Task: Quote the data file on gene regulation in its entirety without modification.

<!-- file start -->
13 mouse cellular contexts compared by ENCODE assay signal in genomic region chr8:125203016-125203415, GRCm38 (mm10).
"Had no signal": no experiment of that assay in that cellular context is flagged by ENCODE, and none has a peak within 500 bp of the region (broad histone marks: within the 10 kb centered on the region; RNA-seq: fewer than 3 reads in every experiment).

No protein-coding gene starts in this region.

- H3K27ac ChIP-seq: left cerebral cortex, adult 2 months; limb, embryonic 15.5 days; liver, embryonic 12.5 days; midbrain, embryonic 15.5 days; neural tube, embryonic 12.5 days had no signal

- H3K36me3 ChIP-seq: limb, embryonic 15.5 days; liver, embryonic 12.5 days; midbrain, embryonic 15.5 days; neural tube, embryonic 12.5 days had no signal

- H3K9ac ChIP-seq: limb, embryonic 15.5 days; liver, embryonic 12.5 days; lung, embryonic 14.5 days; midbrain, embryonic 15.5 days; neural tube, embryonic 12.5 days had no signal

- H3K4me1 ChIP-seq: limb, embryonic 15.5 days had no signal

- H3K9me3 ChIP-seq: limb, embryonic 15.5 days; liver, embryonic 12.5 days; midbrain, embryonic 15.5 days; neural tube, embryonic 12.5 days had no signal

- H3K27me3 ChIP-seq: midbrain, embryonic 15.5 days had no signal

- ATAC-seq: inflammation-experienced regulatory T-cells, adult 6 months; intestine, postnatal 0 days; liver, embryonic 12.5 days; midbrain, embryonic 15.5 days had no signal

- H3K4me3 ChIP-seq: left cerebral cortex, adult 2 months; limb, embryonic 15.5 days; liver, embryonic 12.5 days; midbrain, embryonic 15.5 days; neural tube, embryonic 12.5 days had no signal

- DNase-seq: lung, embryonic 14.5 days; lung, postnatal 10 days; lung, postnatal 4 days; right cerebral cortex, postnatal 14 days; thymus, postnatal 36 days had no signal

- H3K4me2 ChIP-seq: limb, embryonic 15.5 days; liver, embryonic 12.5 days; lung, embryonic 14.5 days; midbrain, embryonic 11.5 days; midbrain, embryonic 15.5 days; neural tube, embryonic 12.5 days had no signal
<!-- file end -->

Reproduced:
13 mouse cellular contexts compared by ENCODE assay signal in genomic region chr8:125203016-125203415, GRCm38 (mm10).
"Had no signal": no experiment of that assay in that cellular context is flagged by ENCODE, and none has a peak within 500 bp of the region (broad histone marks: within the 10 kb centered on the region; RNA-seq: fewer than 3 reads in every experiment).

No protein-coding gene starts in this region.

- H3K27ac ChIP-seq: left cerebral cortex, adult 2 months; limb, embryonic 15.5 days; liver, embryonic 12.5 days; midbrain, embryonic 15.5 days; neural tube, embryonic 12.5 days had no signal

- H3K36me3 ChIP-seq: limb, embryonic 15.5 days; liver, embryonic 12.5 days; midbrain, embryonic 15.5 days; neural tube, embryonic 12.5 days had no signal

- H3K9ac ChIP-seq: limb, embryonic 15.5 days; liver, embryonic 12.5 days; lung, embryonic 14.5 days; midbrain, embryonic 15.5 days; neural tube, embryonic 12.5 days had no signal

- H3K4me1 ChIP-seq: limb, embryonic 15.5 days had no signal

- H3K9me3 ChIP-seq: limb, embryonic 15.5 days; liver, embryonic 12.5 days; midbrain, embryonic 15.5 days; neural tube, embryonic 12.5 days had no signal

- H3K27me3 ChIP-seq: midbrain, embryonic 15.5 days had no signal

- ATAC-seq: inflammation-experienced regulatory T-cells, adult 6 months; intestine, postnatal 0 days; liver, embryonic 12.5 days; midbrain, embryonic 15.5 days had no signal

- H3K4me3 ChIP-seq: left cerebral cortex, adult 2 months; limb, embryonic 15.5 days; liver, embryonic 12.5 days; midbrain, embryonic 15.5 days; neural tube, embryonic 12.5 days had no signal

- DNase-seq: lung, embryonic 14.5 days; lung, postnatal 10 days; lung, postnatal 4 days; right cerebral cortex, postnatal 14 days; thymus, postnatal 36 days had no signal

- H3K4me2 ChIP-seq: limb, embryonic 15.5 days; liver, embryonic 12.5 days; lung, embryonic 14.5 days; midbrain, embryonic 11.5 days; midbrain, embryonic 15.5 days; neural tube, embryonic 12.5 days had no signal